“are protected, it is a general rule that such objections do not allow business owners and other actors in the economy and in society to deny protected persons equal access to goods and services under a neutral and generally applicable public accommodations law.”

The court further recognized the danger of free speech and freedom of religion claims that the bakery advanced in this case, stating that:

“any decision in favor of the baker would have to be sufficiently constrained, lest all purveyors of goods and services who object to gay marriages for moral and religious reasons in effect be allowed to put up signs say­ing ‘no goods or services will be sold if they will be used for gay marriages,’ something that would impose a serious stigma on gay persons.” 

The decision also recognizes that adopting a rule — as advocated by the bakery — that would allow businesses to turn gay people away carries a significant risk of harm. It outlines its own fear that “a long list of persons who provide goods and services for marriages and weddings might refuse to do so for gay persons.” This would result, the decision continues, “in a community-wide stigma in­consistent with the history and dynamics of civil rights laws that ensure equal access to goods, services, and public accommodations.” 

Significantly, the court cited an earlier case, Newman v. Piggie Park Enterprises, Inc., where it rejected precisely the kind of claims that the bakery made here. Piggie Park was a chain of barbeque restaurants in Columbia, South Carolina, that claimed its religion required it to refuse to serve Black customers alongside white ones and that applying the 1964 Civil Rights Act would violate its religious freedom. The courts rejected that argument, with the Supreme Court calling it “frivolous.”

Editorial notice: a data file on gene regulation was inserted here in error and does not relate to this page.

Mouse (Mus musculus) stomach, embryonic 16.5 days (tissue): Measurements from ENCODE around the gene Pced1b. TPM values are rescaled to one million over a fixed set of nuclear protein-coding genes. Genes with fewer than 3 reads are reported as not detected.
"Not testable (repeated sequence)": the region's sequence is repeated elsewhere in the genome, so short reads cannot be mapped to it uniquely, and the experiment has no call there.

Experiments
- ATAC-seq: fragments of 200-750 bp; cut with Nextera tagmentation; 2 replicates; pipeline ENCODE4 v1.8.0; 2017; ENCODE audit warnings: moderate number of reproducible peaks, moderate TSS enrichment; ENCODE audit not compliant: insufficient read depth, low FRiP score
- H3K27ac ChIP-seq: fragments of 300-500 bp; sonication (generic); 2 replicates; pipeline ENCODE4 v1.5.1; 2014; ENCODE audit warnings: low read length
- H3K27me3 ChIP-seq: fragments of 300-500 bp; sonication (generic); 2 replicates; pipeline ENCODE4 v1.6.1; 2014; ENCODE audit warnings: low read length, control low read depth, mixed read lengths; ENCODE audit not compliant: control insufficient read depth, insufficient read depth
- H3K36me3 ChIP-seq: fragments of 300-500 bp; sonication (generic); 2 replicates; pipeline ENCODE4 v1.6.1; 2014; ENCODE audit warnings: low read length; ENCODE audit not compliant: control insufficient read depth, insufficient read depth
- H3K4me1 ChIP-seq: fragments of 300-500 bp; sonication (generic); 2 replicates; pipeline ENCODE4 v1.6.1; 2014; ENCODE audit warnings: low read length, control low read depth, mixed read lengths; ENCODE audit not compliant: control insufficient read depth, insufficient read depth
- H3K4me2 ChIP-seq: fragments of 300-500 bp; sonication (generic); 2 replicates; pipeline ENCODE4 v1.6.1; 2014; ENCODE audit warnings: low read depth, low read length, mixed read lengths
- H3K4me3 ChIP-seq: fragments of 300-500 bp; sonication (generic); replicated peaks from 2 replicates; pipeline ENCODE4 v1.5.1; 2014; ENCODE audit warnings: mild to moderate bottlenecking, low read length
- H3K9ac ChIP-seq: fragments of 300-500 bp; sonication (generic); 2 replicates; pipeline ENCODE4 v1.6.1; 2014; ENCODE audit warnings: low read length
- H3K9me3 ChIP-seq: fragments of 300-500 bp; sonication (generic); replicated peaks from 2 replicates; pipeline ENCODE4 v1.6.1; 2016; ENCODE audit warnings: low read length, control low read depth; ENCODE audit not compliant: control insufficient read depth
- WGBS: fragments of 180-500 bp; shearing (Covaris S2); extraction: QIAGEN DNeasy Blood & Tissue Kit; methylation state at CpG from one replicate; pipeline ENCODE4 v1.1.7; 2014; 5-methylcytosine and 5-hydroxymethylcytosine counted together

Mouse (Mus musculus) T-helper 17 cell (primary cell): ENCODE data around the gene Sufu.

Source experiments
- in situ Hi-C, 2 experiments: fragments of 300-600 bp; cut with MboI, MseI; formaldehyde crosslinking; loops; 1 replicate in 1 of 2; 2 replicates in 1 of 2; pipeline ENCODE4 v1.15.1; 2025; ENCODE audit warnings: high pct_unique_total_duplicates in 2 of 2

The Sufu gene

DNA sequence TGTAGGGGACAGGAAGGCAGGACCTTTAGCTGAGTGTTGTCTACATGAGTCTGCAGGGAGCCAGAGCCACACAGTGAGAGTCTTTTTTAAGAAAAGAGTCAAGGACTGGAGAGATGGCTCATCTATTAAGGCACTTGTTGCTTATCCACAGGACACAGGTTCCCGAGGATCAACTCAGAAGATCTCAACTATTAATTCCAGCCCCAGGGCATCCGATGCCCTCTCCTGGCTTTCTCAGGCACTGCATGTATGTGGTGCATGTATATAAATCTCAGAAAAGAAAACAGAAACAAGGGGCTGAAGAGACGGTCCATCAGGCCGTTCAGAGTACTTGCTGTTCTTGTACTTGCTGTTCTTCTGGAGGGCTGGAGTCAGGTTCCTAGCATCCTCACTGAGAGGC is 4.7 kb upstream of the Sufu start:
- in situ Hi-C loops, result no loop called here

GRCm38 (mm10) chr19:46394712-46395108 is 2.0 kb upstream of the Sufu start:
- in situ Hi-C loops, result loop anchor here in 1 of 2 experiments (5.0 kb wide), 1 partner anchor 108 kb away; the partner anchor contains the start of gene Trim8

The court on Monday ruled for the bakery because it “was entitled to the neutral and respectful consideration of [its] claims in all the circumstances of the case,” and the justices in the majority believed the bakery didn’t receive that basic fairness. The court said that “these disputes must be resolved with tolerance, without undue disrespect to sincere religious beliefs, and without subjecting gay persons to indignities when they seek goods and services in an open market.”

All of us deserve a dispassionate evaluation of our claims, either when we face discrimination or are accused of it. Those are principles we can all agree on. 

Monday’s decision gives a very narrow victory to the bakery. But the court has clearly signaled that the broader rule the bakery was seeking here — a constitutional right to discriminate and turn customers away because of who they are — is not in keeping with American constitutional tradition. 

There are many other cases in the pipeline that may soon give the court the opportunities to sort through the legal issues at the center of the Masterpiece Cakeshop case. One is Ingersoll v. Arlene’s Flowers, in which a florist shop refused to sell flowers to a gay couple for their wedding. The Washington state Supreme Court ruled unanimously that the shop had no constitutional right to turn the couple away, and a petition for review by the U.S. Supreme Court remains pending.